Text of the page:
Fellow In-House Counsel, You Too Can Do Pro Bono Work

Three attorney meeting around a table

“I can’t do any pro bono work; I’m not a family law practitioner.” “I wish I could do some pro bono work, but I can’t plan around client meetings or court hearings.” “I don’t know anything about pro bono work; I’m an in-house lawyer.”

ACC-W in-house lawyers volunteering at the 2017 United Way Day of Caring Microenterprise & Small Business Legal Clinic.

ACC-W in-house lawyers volunteering at the 2017 United Way Day of Caring Microenterprise & Small Business Legal Clinic.

Sound familiar? Like other in-house lawyers, those thoughts used to run through my mind. Not only did they cultivate a fear of performing pro bono volunteer work, but they really prevented me from taking any action to even ask about the pro bono work an in-house attorney might actually be able to do. It essentially stopped me from making a difference in someone’s life, and as a lifelong community service advocate that inaction was something that went against the grain of my being. So I decided to do something about it when I accepted the Pro Bono Committee Chair several years ago for the Association of Corporate Counsel’s Washington State Chapter (ACC-W).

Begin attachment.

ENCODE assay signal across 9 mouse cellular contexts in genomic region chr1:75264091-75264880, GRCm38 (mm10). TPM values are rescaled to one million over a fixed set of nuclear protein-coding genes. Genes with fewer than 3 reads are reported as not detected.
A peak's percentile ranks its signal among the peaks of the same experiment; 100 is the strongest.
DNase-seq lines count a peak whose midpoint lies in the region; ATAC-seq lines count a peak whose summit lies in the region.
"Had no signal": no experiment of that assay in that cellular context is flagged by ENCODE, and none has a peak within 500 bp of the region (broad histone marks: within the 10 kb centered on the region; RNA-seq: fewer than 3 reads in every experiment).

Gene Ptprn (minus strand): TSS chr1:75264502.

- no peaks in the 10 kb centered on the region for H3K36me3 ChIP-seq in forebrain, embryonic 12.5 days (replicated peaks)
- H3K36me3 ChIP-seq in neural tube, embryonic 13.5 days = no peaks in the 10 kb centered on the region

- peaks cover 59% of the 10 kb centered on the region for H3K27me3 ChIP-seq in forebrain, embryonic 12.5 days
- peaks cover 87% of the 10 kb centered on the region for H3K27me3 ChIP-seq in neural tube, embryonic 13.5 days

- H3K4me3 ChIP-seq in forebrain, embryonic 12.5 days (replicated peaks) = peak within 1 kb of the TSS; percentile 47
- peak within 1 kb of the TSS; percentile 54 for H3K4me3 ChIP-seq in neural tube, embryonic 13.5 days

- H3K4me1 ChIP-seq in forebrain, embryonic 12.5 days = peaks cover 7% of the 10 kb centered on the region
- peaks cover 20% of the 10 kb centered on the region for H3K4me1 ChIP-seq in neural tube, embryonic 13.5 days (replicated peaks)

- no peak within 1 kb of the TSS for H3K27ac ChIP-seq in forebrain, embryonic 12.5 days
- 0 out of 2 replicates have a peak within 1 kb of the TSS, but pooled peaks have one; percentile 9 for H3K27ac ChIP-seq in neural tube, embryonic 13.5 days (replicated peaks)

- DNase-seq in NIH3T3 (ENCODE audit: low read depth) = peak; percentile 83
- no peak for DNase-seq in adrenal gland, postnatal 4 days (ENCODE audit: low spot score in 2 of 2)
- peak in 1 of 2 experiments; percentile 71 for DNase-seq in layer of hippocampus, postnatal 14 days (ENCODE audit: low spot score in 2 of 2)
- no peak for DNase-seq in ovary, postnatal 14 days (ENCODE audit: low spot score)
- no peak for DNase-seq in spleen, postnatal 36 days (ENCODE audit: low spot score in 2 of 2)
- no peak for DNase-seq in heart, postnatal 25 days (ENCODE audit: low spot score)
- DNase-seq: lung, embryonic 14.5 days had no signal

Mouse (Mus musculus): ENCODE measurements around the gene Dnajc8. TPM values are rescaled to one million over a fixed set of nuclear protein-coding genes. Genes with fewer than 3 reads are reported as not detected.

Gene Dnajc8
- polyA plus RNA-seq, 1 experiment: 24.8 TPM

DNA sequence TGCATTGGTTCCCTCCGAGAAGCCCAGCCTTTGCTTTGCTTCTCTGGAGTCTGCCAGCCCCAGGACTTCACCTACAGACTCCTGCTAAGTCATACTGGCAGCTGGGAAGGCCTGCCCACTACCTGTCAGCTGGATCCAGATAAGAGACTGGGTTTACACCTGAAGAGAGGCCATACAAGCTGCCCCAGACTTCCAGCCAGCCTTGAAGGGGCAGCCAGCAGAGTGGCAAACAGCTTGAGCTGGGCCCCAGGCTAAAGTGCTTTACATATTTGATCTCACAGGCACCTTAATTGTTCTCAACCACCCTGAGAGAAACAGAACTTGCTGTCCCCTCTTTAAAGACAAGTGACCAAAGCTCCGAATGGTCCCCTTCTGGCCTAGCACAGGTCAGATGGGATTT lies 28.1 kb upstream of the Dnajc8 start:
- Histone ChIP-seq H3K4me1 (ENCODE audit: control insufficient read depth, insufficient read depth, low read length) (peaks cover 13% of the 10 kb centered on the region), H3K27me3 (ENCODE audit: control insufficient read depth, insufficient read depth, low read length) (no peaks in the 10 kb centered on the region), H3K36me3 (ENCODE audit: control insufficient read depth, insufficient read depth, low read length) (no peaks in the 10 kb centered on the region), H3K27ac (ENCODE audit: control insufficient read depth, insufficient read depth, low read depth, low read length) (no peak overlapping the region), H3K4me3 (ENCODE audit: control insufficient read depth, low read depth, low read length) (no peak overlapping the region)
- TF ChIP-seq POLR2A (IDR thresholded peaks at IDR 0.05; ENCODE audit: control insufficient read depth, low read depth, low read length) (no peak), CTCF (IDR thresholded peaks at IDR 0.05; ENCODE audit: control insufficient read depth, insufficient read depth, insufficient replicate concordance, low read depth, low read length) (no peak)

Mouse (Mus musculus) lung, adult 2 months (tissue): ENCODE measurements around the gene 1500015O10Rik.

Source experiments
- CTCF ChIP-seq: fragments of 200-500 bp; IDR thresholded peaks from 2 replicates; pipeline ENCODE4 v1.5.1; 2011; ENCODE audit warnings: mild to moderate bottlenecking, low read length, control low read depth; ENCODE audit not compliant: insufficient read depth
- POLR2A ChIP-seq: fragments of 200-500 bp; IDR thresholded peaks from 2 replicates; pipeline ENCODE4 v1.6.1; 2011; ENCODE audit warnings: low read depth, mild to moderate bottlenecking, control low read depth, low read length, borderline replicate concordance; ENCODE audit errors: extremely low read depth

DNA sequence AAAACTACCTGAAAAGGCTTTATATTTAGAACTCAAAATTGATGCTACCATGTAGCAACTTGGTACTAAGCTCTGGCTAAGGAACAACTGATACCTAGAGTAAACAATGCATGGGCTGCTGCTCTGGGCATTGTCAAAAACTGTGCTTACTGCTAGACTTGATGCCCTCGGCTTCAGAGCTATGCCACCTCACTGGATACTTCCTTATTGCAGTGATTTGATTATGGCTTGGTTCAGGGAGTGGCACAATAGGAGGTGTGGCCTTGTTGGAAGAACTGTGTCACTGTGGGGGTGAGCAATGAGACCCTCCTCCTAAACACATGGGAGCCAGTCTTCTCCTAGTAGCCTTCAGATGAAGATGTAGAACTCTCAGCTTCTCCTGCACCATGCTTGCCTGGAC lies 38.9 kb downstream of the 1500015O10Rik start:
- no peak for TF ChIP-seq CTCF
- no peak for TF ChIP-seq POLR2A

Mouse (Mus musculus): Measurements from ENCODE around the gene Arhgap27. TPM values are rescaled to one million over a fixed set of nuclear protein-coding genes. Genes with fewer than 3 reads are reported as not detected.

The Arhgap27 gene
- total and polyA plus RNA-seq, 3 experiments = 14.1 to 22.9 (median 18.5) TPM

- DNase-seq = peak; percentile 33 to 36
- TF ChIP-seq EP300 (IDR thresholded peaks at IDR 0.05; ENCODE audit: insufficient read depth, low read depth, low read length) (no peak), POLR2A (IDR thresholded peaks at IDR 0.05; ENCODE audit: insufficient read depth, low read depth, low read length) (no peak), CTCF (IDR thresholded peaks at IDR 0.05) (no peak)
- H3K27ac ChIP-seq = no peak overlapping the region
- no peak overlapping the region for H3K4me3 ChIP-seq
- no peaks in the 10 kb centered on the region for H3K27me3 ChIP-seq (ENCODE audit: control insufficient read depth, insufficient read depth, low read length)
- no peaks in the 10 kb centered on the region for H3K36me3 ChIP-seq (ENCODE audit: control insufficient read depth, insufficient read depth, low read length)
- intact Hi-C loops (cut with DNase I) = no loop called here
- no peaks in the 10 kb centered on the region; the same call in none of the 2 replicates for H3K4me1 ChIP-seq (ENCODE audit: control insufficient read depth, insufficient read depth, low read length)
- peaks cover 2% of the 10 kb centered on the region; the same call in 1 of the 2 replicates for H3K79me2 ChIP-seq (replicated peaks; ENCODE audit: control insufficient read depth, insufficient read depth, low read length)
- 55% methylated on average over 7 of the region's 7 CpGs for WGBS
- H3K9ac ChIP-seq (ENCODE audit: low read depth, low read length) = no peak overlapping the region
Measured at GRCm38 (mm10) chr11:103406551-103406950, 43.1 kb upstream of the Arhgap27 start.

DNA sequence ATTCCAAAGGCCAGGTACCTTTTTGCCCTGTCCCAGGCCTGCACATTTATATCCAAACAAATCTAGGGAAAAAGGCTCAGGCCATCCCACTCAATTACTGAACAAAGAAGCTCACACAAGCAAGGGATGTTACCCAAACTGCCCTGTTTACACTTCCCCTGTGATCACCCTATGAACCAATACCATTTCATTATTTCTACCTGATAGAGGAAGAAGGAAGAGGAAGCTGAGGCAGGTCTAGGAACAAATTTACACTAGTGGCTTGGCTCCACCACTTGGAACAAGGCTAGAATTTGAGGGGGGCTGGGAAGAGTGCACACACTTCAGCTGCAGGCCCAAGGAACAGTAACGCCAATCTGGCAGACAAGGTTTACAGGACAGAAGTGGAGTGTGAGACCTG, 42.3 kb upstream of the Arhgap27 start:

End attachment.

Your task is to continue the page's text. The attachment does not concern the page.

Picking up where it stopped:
The first step was understanding the pro-bono-services landscape and the opportunities available for an in-house attorney.

Celebrate Pro Bono 2018 banner

The October issue of NWLawyer is dedicated to a celebration of 50 years of civil legal aid in Washington. Along with Pro Bono Week in October, NWSidebar is highlighting stories of some of the amazing pro bono work Washington State Bar Association members provide.To learn more about the Amazon Justice League, check out our previous blog post, “Amazon Justice League Prime for Pro Bono”, “How Amazon’s Legal Team Provided Pro Bono Legal Expertise to the Innocence Project Northwest,” and “How Perkins Coie Makes Pro Bono Happen,” and “Making Time for Civics and Community is Worth the Effort.”

How You Can Perform Pro Bono